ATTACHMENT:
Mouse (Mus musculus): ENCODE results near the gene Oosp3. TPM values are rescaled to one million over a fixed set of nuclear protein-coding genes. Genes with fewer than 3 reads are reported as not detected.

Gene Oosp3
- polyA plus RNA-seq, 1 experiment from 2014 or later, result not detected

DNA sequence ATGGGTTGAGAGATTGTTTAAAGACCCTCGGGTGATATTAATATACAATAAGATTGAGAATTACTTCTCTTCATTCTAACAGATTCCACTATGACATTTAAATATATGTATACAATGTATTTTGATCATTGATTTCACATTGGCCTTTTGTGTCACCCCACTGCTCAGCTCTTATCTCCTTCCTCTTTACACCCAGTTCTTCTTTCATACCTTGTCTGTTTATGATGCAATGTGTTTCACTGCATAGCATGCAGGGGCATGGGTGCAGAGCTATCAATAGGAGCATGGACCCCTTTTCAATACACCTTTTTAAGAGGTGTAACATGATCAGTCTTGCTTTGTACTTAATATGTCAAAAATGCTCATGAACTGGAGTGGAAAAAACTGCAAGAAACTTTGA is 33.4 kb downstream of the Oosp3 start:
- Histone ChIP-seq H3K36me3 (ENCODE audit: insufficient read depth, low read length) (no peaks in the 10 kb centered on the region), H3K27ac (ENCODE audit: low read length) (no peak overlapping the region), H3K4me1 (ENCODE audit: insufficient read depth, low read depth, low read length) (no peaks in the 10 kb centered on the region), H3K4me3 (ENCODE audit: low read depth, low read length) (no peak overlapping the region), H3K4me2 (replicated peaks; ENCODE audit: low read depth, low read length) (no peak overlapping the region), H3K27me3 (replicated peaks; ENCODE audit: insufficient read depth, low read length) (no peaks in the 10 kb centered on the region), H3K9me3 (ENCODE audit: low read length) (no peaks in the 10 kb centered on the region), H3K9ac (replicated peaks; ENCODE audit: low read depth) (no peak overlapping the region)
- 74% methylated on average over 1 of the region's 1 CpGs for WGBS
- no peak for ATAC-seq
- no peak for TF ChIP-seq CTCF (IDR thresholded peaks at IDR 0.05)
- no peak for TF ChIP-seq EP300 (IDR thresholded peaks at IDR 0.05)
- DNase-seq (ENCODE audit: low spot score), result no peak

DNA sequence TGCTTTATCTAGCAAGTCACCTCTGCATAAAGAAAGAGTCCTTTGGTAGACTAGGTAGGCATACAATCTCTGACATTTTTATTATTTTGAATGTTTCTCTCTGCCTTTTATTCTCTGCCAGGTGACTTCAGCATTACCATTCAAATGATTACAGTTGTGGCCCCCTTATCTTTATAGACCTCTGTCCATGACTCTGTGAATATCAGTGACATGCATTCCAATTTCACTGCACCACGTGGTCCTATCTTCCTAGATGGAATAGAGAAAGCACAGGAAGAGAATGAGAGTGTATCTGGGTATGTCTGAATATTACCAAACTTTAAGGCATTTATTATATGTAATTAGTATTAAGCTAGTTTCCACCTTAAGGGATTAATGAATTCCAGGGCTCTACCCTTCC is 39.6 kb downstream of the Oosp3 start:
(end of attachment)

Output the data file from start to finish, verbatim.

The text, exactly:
Mouse (Mus musculus): ENCODE results near the gene Oosp3. TPM values are rescaled to one million over a fixed set of nuclear protein-coding genes. Genes with fewer than 3 reads are reported as not detected.

Gene Oosp3
- polyA plus RNA-seq, 1 experiment from 2014 or later, result not detected

DNA sequence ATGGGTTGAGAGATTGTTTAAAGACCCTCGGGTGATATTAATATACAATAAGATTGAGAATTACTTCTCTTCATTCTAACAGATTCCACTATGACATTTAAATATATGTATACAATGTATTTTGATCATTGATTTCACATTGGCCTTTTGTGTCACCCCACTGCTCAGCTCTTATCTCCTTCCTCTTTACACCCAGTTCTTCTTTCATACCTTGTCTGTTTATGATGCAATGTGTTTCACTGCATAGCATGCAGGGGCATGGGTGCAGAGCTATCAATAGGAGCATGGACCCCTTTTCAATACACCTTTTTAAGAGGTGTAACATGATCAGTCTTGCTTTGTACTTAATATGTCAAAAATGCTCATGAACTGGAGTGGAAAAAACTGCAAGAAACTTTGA is 33.4 kb downstream of the Oosp3 start:
- Histone ChIP-seq H3K36me3 (ENCODE audit: insufficient read depth, low read length) (no peaks in the 10 kb centered on the region), H3K27ac (ENCODE audit: low read length) (no peak overlapping the region), H3K4me1 (ENCODE audit: insufficient read depth, low read depth, low read length) (no peaks in the 10 kb centered on the region), H3K4me3 (ENCODE audit: low read depth, low read length) (no peak overlapping the region), H3K4me2 (replicated peaks; ENCODE audit: low read depth, low read length) (no peak overlapping the region), H3K27me3 (replicated peaks; ENCODE audit: insufficient read depth, low read length) (no peaks in the 10 kb centered on the region), H3K9me3 (ENCODE audit: low read length) (no peaks in the 10 kb centered on the region), H3K9ac (replicated peaks; ENCODE audit: low read depth) (no peak overlapping the region)
- 74% methylated on average over 1 of the region's 1 CpGs for WGBS
- no peak for ATAC-seq
- no peak for TF ChIP-seq CTCF (IDR thresholded peaks at IDR 0.05)
- no peak for TF ChIP-seq EP300 (IDR thresholded peaks at IDR 0.05)
- DNase-seq (ENCODE audit: low spot score), result no peak

DNA sequence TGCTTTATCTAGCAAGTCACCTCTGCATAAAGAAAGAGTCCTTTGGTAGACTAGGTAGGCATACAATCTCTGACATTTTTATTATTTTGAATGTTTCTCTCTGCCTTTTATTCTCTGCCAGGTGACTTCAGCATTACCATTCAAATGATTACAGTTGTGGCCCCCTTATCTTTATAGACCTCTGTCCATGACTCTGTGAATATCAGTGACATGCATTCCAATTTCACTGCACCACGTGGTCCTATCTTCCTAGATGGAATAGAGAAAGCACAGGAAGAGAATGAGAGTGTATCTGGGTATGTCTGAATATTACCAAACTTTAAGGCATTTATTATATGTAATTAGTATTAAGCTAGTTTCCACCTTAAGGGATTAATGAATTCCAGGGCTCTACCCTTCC is 39.6 kb downstream of the Oosp3 start: